last update: 1391/05/07
October 27, 2016
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Competing Interest Policy

A competing interest exists when professional decision on a primary interest (such as the validity of research) could be influenced by a secondary interest (such as financial gain, employment, consultancies, stock ownership, honoraria, etc). A competing interest is not considered unethical

per se but it should be declared and clearly expressed. All authors must announce all competing interests in covering letter and in “Competing Interests” section at the end of the manuscript (before the references). Authors with no competing interests to report should state that obviously.

The policy of Shahrekord University of Medical Sciences is that none of the editors should have any financial relationship with any biomedical company.

Ethical approval of research/Publication Ethics

Shahrekord University of Medical Sciences journals follow the Committee on Publication Ethics (COPE) and aim to adhere to its Best Practice Guidelines.

We seriously consider allegations of publication misconduct, both before and after publication, and we reserve the right to inform authors' employers, funders, or regulatory bodies if necessary. If we find definite evidence of misconduct, we will take necessary measures to correct the scientific record, including supplying a correction or retraction.

Authors are strongly recommended to know and follow publication ethics, especially with regard to authorship, dual submission, figure manipulation, competing interests, plagiarism, and compliance with standards of research ethics. In cases of suspected misconduct, we will follow COPE standards and practices and may refer to COPE forum if needed.

Statement of Ethics Approval

Every research article submitted must include a statement that the study has been approved for ethical considerations (or a statement that it was not required and declare the reason), including the name of the ethics committee(s) or institutional review board(s), the number/ID of the approval(s), and a statement that participants offered informed consent prior to participation. Even when a study has been approved by a research ethics committee or institutional review board, editors may request authors for more detailed information regarding the ethical considerations of the study.


Patient consent and confidentiality
Any article that includes personal medical information about an identifiable living individual requires the patient’s explicit consent before we publish it. We expect the patient to sign our consent form, which requires the patient to have read the article.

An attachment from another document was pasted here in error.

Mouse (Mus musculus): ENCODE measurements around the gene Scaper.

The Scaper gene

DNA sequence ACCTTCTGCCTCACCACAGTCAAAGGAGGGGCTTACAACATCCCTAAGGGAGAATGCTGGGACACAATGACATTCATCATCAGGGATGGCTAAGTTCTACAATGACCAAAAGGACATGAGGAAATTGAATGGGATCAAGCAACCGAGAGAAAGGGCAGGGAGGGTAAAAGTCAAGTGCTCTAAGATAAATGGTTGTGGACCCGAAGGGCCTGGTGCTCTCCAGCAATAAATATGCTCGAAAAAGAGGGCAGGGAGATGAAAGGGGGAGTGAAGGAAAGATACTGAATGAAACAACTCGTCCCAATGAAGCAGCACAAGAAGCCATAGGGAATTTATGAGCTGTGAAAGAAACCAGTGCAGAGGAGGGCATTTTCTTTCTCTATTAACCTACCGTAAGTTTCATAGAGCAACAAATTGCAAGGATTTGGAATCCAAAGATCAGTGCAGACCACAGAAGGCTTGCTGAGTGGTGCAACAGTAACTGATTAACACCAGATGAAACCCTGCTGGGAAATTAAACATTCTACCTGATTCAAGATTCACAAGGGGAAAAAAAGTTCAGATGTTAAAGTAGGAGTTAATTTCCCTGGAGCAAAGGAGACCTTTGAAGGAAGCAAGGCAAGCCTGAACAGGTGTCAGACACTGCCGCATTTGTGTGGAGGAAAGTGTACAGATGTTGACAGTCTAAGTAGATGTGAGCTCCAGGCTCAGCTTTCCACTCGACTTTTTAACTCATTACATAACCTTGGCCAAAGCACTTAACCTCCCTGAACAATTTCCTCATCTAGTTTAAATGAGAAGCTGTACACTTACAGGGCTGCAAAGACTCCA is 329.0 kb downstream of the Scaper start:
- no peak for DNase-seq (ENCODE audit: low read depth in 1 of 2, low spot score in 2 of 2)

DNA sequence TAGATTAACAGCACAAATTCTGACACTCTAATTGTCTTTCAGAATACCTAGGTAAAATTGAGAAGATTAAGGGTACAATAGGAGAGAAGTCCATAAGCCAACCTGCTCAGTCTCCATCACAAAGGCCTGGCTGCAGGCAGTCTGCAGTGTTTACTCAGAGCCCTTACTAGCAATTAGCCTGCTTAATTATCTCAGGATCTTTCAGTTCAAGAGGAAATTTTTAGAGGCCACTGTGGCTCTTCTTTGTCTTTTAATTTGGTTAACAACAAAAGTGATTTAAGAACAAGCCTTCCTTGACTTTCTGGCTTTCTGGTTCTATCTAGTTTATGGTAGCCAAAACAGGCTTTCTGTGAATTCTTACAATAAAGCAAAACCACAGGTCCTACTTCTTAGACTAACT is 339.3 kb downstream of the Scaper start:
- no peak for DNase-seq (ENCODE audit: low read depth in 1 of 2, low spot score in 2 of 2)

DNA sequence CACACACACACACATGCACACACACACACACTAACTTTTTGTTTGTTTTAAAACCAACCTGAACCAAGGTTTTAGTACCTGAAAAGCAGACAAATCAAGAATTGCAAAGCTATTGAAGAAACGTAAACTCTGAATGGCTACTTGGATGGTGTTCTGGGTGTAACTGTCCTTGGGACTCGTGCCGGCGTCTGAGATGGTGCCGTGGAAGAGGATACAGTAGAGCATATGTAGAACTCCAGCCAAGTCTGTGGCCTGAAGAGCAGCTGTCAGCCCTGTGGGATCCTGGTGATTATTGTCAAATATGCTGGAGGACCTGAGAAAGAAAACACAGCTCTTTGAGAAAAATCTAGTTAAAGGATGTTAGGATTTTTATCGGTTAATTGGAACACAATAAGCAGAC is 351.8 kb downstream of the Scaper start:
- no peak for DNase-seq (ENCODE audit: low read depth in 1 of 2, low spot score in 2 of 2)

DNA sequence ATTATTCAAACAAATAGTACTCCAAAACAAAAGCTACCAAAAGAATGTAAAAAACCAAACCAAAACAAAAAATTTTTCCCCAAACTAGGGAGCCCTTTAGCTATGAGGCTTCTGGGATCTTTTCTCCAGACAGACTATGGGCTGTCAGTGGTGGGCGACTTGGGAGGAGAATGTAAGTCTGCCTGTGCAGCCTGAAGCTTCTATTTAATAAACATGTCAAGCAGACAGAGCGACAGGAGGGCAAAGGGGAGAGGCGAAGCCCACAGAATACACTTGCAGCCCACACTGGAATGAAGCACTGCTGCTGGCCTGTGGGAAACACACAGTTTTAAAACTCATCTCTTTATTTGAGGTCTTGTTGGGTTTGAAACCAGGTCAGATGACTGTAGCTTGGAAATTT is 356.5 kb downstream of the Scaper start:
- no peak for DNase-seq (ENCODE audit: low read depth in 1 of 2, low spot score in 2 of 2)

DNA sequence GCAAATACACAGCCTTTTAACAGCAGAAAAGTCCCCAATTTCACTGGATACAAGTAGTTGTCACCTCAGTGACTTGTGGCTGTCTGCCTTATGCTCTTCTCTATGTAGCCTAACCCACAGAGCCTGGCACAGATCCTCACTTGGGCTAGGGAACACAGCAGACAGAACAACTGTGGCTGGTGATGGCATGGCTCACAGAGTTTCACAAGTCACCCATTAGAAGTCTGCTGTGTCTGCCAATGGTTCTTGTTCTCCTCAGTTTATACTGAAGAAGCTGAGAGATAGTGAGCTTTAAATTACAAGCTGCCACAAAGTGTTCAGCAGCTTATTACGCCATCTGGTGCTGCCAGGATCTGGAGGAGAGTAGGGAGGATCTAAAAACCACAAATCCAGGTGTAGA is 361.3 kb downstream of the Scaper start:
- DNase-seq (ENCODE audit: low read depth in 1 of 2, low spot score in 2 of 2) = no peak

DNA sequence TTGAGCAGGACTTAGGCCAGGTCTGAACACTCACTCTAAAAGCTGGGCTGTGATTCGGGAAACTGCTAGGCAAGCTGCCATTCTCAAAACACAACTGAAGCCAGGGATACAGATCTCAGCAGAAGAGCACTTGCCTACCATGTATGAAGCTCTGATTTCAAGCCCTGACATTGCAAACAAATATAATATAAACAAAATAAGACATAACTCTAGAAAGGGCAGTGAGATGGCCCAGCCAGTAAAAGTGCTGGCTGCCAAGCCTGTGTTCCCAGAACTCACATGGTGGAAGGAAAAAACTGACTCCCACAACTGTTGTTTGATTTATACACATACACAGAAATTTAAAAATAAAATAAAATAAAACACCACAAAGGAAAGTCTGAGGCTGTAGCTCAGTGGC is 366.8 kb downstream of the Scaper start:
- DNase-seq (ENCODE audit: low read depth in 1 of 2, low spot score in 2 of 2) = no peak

If it is not possible to obtain informed consent because the patient cannot be found then the work will be published only if the identifying information is adequately anonymized. Anonymization means that no one, including the patient, could identify the patient definitely.

If the patient has deceased, the authors should obtain permission from a relative (for courtesy and medical ethics). If the relatives cannot be accessed, we will balance the seriousness of the case and the likelihood of identification as well as offence if identified in judging whether we should publish without a relative’s consent.

Our policy on obtaining consent for publication of patients’ pictures is a subdivision of our general policy regarding patient confidentiality. If it is likely that a patient could be identified through a photograph, any images or its accompanying text, the patient’s written consent to publication is required by Shahrekord University of Medical Sciences.

Images, such as x rays, ultrasound images, laparoscopic images, pathology slides, or images of undistinctive parts of the body, can be used without consent if they are anonymized by eliminating any identifying marks and do not contain text that could divulge the patient’s identity through clinical or personal facts.

Research reporting guidelines

Authors are advised to apply the relevant research reporting guidelines for the study type declared by the EQUATOR Network, ensuring that you provide sufficient information for editors, peer reviewers and readers to understand how the research was conducted and to judge whether the findings are possibly reliable.

Clinical trial registration

By ICMJE recommendations, a clinical trial is defined as “any research project that prospectively assigns people or a group of people to an intervention, with or without concurrent comparison or control groups, to study the cause-and-effect relationship between a health-related intervention and a health outcome”.

According to the ICMJE , journals published by Shahrekord University of Medical Sciences will not have clinical trials considered for publication unless they were registered prospectively before enrollment of any participants.

 Plagiarism detection

Plagiarism includes, but is not limited to:

  1. Directly copying text from other sources
  2. Copying ideas, images, or data from other sources
  3. Reusing text from your own previous publications
  4. Using an idea from another source with slightly modified language

If plagiarism is detected throughout the peer review, the manuscript may be rejected. If plagiarism is detected after publication, a correction or retraction of the paper is likely, as appropriate. Moreover, authors' institutions are informed about plagiarism detected either before or after publishing the work. 

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